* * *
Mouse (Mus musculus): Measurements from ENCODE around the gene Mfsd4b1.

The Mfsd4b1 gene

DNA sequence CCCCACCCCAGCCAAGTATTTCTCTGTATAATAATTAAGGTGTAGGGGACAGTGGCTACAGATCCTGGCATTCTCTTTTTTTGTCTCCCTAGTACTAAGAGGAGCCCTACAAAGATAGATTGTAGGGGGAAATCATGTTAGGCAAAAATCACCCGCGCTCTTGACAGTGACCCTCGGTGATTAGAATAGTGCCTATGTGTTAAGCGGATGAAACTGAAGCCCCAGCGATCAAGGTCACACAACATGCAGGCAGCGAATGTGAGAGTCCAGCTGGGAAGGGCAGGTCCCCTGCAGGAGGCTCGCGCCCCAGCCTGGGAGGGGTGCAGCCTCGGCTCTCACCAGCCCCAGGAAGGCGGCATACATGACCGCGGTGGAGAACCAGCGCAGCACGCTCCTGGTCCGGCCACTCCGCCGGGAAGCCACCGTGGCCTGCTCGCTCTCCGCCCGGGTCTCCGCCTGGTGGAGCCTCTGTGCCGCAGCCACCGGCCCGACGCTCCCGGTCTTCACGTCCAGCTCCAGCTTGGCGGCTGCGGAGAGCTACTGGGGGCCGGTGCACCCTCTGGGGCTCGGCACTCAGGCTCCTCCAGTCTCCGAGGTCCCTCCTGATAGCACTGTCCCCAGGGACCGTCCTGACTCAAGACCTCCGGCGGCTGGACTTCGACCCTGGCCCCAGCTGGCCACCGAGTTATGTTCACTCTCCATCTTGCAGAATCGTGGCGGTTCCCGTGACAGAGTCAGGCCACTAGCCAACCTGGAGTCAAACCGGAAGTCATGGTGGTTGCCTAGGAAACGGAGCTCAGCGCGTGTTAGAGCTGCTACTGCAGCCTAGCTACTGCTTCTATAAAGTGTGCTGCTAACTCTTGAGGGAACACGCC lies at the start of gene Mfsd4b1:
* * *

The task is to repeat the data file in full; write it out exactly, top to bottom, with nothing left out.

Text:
Mouse (Mus musculus): Measurements from ENCODE around the gene Mfsd4b1.

The Mfsd4b1 gene

DNA sequence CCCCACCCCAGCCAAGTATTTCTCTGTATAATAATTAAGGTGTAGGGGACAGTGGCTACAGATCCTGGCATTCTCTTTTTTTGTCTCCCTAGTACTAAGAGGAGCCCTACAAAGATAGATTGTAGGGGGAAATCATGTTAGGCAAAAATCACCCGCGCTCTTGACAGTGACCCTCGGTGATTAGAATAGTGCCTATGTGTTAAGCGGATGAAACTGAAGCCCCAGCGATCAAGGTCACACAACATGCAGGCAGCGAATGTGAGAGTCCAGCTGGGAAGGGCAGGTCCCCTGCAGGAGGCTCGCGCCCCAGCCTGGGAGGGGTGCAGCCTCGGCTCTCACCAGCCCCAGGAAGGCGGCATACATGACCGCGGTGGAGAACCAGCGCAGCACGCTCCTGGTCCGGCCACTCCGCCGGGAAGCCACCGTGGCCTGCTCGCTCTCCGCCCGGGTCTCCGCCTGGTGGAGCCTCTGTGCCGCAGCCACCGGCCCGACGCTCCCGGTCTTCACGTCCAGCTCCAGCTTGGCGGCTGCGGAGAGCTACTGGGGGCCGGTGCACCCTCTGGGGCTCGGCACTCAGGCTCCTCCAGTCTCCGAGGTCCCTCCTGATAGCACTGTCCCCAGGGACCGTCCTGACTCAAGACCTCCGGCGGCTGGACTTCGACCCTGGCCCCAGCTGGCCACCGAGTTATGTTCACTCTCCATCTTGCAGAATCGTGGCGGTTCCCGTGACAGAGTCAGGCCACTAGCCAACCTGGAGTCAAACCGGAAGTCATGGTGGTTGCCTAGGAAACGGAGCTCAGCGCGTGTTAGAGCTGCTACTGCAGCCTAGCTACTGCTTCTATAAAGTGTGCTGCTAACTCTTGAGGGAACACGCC lies at the start of gene Mfsd4b1: